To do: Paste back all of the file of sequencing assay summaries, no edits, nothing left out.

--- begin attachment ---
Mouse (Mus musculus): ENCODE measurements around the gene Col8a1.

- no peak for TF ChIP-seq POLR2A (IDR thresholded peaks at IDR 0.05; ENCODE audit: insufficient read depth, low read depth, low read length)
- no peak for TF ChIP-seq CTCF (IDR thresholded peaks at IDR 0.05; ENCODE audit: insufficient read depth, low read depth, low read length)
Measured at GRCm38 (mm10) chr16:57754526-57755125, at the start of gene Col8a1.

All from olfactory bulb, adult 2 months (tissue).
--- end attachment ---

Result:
Mouse (Mus musculus): ENCODE measurements around the gene Col8a1.

- no peak for TF ChIP-seq POLR2A (IDR thresholded peaks at IDR 0.05; ENCODE audit: insufficient read depth, low read depth, low read length)
- no peak for TF ChIP-seq CTCF (IDR thresholded peaks at IDR 0.05; ENCODE audit: insufficient read depth, low read depth, low read length)
Measured at GRCm38 (mm10) chr16:57754526-57755125, at the start of gene Col8a1.

All from olfactory bulb, adult 2 months (tissue).